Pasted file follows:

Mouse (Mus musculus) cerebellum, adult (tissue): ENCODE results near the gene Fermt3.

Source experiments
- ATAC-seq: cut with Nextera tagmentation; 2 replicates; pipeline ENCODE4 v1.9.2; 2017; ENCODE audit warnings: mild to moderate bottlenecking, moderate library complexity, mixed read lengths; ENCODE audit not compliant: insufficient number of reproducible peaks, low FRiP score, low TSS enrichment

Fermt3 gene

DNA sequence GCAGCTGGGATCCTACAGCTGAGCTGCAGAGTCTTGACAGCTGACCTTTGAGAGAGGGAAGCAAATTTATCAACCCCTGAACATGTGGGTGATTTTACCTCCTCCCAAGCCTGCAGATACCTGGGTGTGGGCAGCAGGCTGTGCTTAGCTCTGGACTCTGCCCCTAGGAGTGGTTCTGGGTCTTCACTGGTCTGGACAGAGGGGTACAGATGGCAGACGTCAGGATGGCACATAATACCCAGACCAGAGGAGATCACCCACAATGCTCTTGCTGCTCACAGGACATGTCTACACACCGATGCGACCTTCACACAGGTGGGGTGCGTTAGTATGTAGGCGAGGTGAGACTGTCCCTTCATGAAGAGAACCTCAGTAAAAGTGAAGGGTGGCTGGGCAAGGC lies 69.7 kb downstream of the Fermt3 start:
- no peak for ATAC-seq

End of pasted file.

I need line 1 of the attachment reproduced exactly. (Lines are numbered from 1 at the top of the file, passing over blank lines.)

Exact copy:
Mouse (Mus musculus) cerebellum, adult (tissue): ENCODE results near the gene Fermt3.